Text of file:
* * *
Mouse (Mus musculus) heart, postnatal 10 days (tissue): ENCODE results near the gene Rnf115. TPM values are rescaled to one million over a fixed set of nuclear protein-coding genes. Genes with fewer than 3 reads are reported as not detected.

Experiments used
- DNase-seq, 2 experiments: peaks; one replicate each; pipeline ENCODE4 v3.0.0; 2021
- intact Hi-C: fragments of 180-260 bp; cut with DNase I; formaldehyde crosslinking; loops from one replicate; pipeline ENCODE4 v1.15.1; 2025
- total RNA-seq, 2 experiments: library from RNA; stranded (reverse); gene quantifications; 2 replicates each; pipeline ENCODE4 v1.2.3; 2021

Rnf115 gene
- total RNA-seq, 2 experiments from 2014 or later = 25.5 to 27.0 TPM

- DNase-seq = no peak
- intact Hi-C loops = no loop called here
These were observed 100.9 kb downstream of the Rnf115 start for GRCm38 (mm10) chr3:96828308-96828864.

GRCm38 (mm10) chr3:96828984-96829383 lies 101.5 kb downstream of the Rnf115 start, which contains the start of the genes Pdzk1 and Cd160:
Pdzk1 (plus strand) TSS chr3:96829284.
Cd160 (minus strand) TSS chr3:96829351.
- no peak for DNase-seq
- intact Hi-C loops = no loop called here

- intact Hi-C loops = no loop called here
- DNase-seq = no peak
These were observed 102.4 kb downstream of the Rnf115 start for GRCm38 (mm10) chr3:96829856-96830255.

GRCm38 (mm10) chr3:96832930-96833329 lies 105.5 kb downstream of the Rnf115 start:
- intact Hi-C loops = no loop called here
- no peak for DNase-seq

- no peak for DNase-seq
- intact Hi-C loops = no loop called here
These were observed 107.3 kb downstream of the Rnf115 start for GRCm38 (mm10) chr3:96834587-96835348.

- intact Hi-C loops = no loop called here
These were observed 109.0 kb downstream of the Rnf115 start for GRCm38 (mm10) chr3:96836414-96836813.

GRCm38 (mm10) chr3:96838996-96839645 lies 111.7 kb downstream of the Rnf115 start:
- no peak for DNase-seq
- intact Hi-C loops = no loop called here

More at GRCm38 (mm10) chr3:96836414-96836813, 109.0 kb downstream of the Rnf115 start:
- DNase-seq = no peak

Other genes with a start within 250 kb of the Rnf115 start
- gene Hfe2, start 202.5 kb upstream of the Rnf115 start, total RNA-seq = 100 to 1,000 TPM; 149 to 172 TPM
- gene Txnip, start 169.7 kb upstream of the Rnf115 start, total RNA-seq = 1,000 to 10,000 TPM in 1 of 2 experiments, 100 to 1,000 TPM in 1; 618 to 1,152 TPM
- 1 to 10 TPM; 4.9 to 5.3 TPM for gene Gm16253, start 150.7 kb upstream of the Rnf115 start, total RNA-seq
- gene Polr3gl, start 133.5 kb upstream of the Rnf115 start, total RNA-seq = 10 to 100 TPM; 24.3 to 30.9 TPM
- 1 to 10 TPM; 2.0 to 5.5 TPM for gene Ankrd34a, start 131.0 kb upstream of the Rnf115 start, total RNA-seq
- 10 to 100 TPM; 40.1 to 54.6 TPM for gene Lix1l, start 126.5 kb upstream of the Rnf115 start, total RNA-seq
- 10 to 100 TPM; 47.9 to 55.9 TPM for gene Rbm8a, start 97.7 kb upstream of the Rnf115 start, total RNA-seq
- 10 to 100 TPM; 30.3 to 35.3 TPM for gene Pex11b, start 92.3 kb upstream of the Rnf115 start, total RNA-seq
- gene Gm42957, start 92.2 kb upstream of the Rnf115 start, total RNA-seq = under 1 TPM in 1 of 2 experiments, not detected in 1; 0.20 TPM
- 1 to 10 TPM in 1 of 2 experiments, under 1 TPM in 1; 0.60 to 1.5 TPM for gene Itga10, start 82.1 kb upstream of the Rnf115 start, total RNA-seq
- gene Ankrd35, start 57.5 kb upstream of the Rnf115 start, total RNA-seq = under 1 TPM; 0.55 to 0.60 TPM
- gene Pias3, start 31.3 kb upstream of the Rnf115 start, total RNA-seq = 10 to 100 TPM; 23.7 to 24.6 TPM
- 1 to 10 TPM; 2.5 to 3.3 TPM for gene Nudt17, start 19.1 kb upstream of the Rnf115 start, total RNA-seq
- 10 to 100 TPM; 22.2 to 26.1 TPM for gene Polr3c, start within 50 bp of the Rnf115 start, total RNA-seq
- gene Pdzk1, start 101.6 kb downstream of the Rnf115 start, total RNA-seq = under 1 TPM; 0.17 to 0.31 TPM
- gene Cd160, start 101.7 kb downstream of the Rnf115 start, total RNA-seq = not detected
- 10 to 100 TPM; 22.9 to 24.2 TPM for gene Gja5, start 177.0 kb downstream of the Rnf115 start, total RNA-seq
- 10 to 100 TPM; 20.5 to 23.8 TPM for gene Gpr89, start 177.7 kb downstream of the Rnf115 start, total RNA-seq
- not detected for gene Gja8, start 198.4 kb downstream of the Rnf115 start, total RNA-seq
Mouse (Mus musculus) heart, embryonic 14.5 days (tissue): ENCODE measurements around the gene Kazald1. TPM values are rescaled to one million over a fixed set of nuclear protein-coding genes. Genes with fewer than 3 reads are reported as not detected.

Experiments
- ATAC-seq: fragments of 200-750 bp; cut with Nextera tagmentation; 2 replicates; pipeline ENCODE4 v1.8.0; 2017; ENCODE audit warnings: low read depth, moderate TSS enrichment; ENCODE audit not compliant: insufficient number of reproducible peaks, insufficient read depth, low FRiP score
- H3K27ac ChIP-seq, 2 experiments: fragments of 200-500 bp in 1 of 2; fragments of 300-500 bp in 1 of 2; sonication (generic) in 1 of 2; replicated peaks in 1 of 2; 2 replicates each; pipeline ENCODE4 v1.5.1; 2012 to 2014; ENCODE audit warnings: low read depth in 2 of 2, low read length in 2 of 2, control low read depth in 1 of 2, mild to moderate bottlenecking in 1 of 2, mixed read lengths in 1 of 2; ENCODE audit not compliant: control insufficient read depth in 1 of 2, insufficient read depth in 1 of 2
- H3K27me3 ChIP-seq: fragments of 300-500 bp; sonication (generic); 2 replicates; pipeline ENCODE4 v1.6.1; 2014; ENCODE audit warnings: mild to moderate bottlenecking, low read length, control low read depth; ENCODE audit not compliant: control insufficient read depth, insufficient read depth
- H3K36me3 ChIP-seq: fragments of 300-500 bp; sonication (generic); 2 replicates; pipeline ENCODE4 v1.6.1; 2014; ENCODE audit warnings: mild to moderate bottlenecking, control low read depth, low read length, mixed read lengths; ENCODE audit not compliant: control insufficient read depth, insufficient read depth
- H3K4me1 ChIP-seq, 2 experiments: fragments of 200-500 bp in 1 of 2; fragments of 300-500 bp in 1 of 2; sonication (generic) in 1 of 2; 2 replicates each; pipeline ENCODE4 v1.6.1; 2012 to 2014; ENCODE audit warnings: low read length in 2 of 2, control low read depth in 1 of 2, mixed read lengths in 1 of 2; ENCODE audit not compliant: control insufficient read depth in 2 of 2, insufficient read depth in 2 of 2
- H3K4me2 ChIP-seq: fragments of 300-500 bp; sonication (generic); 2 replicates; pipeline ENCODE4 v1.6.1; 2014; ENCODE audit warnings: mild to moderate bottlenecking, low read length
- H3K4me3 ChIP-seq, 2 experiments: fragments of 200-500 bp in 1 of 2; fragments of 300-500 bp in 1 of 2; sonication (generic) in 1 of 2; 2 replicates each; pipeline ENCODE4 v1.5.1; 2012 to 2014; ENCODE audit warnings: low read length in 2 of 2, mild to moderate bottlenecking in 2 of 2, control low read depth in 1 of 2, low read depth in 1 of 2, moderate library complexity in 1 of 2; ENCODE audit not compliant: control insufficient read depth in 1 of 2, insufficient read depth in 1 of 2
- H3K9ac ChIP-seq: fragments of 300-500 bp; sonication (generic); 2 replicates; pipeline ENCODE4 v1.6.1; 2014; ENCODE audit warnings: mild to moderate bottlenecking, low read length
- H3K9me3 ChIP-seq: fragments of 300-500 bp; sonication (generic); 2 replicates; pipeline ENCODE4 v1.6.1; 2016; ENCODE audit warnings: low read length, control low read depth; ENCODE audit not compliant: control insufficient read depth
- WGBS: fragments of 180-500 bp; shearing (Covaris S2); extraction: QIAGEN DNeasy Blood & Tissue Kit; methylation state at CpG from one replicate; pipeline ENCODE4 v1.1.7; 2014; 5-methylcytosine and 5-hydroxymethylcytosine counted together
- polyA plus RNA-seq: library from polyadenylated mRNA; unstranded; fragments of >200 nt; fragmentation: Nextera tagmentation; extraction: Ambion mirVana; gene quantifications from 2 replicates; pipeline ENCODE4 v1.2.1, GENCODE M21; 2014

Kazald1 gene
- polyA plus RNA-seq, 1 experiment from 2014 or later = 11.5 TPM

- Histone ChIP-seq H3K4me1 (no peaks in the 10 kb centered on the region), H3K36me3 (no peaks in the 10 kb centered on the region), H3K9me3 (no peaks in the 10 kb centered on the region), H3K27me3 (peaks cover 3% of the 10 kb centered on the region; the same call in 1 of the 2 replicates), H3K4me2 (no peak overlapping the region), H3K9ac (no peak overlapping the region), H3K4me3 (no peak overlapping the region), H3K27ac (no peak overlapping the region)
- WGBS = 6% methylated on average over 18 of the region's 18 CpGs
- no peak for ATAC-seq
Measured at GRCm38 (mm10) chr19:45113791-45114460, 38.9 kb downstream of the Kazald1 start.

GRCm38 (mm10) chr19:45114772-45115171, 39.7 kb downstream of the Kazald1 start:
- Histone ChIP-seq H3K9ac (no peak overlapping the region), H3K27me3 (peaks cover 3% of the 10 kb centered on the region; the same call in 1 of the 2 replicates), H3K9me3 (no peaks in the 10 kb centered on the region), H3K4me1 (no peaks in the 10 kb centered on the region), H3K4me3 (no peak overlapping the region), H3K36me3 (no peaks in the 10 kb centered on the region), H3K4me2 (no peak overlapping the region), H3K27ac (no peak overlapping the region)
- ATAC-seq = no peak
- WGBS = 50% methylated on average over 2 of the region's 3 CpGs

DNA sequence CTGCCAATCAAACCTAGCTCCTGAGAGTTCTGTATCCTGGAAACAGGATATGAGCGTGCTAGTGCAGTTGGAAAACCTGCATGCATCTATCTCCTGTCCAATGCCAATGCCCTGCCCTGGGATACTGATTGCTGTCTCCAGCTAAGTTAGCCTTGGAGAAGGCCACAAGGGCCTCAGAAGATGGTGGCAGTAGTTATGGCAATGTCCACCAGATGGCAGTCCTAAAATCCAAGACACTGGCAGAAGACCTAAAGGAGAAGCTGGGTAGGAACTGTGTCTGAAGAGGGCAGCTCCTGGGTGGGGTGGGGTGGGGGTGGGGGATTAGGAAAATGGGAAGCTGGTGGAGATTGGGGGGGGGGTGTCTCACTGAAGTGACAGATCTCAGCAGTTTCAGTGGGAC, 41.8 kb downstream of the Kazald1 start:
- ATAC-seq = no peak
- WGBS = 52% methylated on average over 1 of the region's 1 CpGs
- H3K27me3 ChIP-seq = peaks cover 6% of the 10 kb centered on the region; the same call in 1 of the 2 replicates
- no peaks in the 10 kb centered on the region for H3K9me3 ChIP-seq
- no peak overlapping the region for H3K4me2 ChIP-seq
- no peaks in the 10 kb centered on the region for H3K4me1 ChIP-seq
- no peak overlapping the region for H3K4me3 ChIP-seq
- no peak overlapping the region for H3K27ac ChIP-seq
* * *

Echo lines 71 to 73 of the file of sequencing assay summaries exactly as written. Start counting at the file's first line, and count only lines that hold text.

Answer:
GRCm38 (mm10) chr19:45114772-45115171, 39.7 kb downstream of the Kazald1 start:
- Histone ChIP-seq H3K9ac (no peak overlapping the region), H3K27me3 (peaks cover 3% of the 10 kb centered on the region; the same call in 1 of the 2 replicates), H3K9me3 (no peaks in the 10 kb centered on the region), H3K4me1 (no peaks in the 10 kb centered on the region), H3K4me3 (no peak overlapping the region), H3K36me3 (no peaks in the 10 kb centered on the region), H3K4me2 (no peak overlapping the region), H3K27ac (no peak overlapping the region)
- ATAC-seq = no peak